PIECE ONE (Comp. 51)
PIECE THREE (Comp. 58)
Creative Orchestra Music 1976
Arista : 1976
AB, alto sax, clarinet; Seldon Powell, alto sax; Bruce Johnstone, bari sax; Ronald Bridgewater, tenor sax; Kenny Wheeler, trumpet; Cecil Bridgewater, trumpet; Jon Faddis, trumpet; George Lewis, trombone; Garrett List, trombone; Earl McIntyre, bass trombone; Jonathan Dorn, tuba; Muhal Richard Abrams, piano; Dave Holland, bass; Warren Smith, drums; Leo Smith, conductor. (For Piece Three, add: Roscoe Mitchell, bass sax; Leo Smith, trumpet; Garrett List, trombone; Jack Jeffers, bass trombone; Karl Berger, glockenspiel; Barry Altschul, snare drum; Frederick Rzewski, bass drum; Phillip Wilson, marching cymbals).
Two Testimonials (or: Come On In, The Water’s Fine)
CJC: When I was first getting into Free Jazz, Anthony Braxton was Beyond Forbidding. This was the guy who used CHEMICAL EQUATIONS FOR SONG TITLES! I mean, come on. Without hearing a note, I filed his work away as Bloodless Egghead Music. Maybe it was formally interesting, but only if you already held a composition degree from Julliard.
Fortunately I got to dispel those commonly held prejudices about Braxton pretty early. It was 1993 and I had just moved to NYC. Braxton’s quartet with Marilyn Crispell was playing the old Knitting Factory and I was so desperate for some music that I took a gamble. Since I barely knew a soul in the city, I invited my Dad to the show. Yes, my Dad. Savor the perversity: Dad’s previous jazz experience -in total – was seeing McCoy Tyner once. He had liked that and I told him this was more jazz. Jazz is jazz, right? McCoy, Braxton, how different could they be, right? He seemed to buy that incredibly spurious logic and off we went.
Neither of us were prepared for the sheer hurricane force of Braxton’s great quartet. This was incredibly physical, visceral, and deeply emotional music. You could hear echoes of the entire spectrum of jazz history from rotgut blues to elegant bebop to Crescent City funk. I’ll never forget the sight of Braxton, drenched in sweat, rocking back-and-forth as he unleashed a torrent of notes from his sax, so into the trance of the moment that his glasses flew off his head and landed two rows deep in the audience! And he kept going as if nothing had happened. It was an incandescent performance — and instantly converted my conservative corporate exec father to the free jazz fold.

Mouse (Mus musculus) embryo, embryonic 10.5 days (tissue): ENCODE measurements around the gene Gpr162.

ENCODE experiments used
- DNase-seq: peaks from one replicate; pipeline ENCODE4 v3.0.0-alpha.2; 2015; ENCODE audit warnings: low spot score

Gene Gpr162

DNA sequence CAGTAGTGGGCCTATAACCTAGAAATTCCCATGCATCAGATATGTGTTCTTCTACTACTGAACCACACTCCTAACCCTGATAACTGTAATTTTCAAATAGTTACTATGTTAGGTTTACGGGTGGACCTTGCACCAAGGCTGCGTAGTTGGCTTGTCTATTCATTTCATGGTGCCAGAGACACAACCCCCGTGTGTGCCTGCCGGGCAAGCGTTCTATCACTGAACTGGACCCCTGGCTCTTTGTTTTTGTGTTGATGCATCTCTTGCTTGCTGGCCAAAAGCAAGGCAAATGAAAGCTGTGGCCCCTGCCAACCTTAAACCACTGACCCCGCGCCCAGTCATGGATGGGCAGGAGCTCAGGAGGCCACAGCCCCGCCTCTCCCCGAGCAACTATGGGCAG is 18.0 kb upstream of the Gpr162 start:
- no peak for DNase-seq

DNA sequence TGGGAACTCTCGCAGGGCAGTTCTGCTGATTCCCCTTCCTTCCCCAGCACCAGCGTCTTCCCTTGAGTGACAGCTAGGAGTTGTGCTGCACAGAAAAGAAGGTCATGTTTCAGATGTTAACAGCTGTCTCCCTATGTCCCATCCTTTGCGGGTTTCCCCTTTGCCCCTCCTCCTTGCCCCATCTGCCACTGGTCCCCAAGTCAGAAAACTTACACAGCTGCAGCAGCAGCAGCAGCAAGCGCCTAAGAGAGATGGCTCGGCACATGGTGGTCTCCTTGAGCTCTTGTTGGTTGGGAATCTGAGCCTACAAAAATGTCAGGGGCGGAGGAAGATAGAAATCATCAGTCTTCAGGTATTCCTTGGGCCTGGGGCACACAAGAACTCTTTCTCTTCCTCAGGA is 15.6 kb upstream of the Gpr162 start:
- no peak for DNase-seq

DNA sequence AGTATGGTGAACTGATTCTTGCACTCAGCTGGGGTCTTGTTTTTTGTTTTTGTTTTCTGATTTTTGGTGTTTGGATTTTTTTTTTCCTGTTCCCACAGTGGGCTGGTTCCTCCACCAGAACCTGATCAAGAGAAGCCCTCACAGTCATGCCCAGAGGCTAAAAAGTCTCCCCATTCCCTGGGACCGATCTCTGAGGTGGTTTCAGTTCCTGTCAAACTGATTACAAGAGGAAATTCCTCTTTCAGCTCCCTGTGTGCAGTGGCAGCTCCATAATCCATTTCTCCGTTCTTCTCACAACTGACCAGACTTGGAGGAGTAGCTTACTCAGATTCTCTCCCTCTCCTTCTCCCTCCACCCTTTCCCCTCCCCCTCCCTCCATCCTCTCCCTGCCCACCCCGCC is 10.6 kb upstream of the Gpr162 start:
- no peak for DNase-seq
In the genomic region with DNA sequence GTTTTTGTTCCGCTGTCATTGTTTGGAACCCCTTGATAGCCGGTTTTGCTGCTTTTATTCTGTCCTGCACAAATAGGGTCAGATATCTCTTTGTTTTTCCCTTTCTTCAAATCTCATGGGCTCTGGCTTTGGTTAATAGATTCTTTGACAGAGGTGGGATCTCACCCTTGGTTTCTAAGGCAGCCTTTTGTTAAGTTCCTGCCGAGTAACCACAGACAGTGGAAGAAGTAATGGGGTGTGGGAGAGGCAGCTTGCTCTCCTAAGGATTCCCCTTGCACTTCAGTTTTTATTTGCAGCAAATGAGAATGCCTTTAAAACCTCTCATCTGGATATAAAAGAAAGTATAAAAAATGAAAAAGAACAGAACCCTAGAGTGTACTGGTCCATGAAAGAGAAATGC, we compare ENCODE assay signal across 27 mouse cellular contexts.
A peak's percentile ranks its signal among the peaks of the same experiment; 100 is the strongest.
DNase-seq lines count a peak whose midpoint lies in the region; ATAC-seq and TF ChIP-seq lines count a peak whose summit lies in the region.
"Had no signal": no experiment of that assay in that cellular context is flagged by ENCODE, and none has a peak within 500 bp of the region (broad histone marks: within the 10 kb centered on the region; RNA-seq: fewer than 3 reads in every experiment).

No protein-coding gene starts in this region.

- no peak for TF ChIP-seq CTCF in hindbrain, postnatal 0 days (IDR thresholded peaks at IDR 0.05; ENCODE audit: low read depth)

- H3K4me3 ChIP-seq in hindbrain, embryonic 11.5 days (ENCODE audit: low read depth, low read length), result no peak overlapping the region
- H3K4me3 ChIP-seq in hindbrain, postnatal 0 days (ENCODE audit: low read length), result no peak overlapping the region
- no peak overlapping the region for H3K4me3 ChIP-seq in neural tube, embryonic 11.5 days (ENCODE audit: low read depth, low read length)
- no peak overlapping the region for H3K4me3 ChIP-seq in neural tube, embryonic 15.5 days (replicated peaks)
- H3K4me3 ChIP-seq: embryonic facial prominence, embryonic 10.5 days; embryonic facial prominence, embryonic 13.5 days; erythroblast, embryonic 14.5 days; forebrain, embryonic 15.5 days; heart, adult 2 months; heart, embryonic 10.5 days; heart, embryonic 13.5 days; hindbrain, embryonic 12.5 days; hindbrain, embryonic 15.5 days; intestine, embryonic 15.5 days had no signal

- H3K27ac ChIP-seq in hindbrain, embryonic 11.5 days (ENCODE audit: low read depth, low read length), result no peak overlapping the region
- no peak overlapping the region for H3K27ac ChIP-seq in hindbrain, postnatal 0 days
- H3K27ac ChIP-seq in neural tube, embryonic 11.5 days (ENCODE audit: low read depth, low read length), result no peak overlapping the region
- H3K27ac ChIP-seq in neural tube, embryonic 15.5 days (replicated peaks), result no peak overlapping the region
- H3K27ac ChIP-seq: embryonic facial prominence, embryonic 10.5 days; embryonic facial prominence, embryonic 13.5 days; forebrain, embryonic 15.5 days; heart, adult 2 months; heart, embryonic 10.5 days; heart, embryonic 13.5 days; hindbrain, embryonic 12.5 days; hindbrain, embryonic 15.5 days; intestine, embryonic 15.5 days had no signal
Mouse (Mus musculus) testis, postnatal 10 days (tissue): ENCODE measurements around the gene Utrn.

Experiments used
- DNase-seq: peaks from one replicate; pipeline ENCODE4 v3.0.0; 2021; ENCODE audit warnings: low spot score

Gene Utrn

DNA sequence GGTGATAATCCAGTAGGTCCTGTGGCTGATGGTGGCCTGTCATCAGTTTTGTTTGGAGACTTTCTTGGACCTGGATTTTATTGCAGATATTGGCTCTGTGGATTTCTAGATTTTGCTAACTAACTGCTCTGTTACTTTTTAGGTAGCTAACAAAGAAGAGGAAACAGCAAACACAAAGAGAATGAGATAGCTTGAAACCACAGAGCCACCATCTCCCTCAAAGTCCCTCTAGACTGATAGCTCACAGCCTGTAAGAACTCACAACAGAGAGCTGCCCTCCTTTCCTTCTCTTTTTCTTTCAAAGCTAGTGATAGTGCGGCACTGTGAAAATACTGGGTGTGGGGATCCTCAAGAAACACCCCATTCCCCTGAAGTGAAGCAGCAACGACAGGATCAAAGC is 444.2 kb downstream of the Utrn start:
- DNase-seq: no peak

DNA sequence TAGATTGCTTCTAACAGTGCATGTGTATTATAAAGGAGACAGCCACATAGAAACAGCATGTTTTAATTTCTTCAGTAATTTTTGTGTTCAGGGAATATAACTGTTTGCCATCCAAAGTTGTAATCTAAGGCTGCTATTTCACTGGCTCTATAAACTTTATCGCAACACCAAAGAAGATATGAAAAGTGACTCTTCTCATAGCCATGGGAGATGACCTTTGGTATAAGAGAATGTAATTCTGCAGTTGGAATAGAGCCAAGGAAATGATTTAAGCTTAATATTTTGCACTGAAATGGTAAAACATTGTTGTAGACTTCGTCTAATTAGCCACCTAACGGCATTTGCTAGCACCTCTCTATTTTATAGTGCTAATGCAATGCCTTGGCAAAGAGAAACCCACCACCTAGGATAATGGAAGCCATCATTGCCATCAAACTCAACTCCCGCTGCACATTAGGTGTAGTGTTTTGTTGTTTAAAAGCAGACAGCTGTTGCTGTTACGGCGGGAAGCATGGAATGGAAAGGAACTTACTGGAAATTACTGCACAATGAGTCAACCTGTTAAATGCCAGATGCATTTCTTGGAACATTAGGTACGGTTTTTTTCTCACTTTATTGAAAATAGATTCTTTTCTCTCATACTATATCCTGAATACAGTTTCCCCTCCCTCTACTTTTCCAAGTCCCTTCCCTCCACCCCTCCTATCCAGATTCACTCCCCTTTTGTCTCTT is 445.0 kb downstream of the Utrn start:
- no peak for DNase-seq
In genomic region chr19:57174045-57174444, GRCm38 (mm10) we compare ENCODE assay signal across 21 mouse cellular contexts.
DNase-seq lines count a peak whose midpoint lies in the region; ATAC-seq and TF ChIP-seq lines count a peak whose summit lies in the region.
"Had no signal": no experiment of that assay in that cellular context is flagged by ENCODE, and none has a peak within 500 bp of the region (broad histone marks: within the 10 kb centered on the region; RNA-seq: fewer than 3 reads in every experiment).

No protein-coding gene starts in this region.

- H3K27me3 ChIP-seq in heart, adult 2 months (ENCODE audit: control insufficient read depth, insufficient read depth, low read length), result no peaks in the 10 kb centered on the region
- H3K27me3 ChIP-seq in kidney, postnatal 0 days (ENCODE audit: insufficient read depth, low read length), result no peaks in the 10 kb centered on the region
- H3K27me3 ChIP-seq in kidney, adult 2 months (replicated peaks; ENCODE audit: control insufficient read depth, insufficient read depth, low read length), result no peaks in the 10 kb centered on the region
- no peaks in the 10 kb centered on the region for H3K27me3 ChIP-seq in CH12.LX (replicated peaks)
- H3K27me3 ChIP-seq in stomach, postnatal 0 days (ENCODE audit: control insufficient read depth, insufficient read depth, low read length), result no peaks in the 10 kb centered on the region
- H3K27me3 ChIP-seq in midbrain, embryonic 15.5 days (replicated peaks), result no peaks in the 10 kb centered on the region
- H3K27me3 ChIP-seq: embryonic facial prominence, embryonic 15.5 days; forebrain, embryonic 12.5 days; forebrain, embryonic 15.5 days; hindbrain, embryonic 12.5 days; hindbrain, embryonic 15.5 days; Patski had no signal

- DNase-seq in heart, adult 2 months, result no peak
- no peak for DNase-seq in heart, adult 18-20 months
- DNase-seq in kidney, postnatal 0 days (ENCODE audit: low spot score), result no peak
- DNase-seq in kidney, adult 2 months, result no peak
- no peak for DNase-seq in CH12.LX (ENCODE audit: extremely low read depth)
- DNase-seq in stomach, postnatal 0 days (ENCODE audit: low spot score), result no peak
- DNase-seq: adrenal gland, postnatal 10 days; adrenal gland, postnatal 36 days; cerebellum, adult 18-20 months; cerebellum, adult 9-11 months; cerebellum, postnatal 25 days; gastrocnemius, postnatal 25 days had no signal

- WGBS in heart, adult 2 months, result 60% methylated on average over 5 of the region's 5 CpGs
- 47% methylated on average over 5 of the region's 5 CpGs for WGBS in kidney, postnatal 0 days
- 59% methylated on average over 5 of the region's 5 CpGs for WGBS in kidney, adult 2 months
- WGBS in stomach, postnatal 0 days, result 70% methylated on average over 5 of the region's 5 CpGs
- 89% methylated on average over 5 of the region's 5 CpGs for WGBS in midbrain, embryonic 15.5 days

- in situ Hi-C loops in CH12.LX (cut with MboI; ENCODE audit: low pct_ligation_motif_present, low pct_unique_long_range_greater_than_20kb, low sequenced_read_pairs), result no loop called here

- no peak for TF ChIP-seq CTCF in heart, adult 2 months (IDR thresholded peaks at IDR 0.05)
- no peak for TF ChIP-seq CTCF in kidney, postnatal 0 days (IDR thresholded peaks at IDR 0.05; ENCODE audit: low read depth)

But I didn’t have to see Braxton live to dispel my false notions about his music. All I had to do was put on a copy of Creative Orchestra Music 1976. It clearly demonstrates the man’s affinity for Ellington and the rest of the tradition. It showcases his mischievous sense of humor. It swings like crazy. It’s FUN.
Of course the music is also inventive and densely layered, but let’s work backwards here. Let yourself get swept away by the kaleidoscopic horn riffs and the roiling groove on “Piece One (Comp. 51).” It’s the sound of a fleet of cars barreling around the corner and smack into a street fair, the drivers getting out to argue and then starting to trade jokes. It’s the sound of a hundred off-duty taxis, each joyfully blowing their horns in tune as they cross the Brooklyn Bridge on their way home to relax at the community pool. It’s the sound of Duke Ellington, Benny Goodman, and Count Basie all playing the same raucous all-night block party. It’s the sound – briefly – of a woman pausing in the cool shade of an alleyway to retouch her lipstick. It’s the unmistakable sound of summer in the city.
DLD: Braxton came last. I don’t know if it was the professorial air — pipe, hornrims, corduroy — or the inscrutable quadratic equations posing as song titles, or both. But despite his reputation as one the main minds of jazz, I took my sweet time getting to him. I only recently saw him live for the first time and it helped bridge the gap, as it always does, revealing to me something of his humanity — a facet of his personality I’d more or less overlooked. “Piece Three (Comp. 58)” reveals something else: a genius for organization, a willingness to draw on carousels for inspiration, and what I’d like to believe is a deep, deep sense of humor.
As it begins we’re on a merry-go-round. Then, just at the minute mark, it’s time to stop the carnival, as something has gone horribly awry. Not quite out of control, but a tightly wound grind — the carousel has caught on something, and the carny is nowhere to be found. The middle portion is by turns annoyingly static and strangely beautiful; it’s exploratory, but never meandering. One senses Braxton guiding the music very carefully. Something like a parade picks up again toward minute six, and we march home with something resembling a straight face.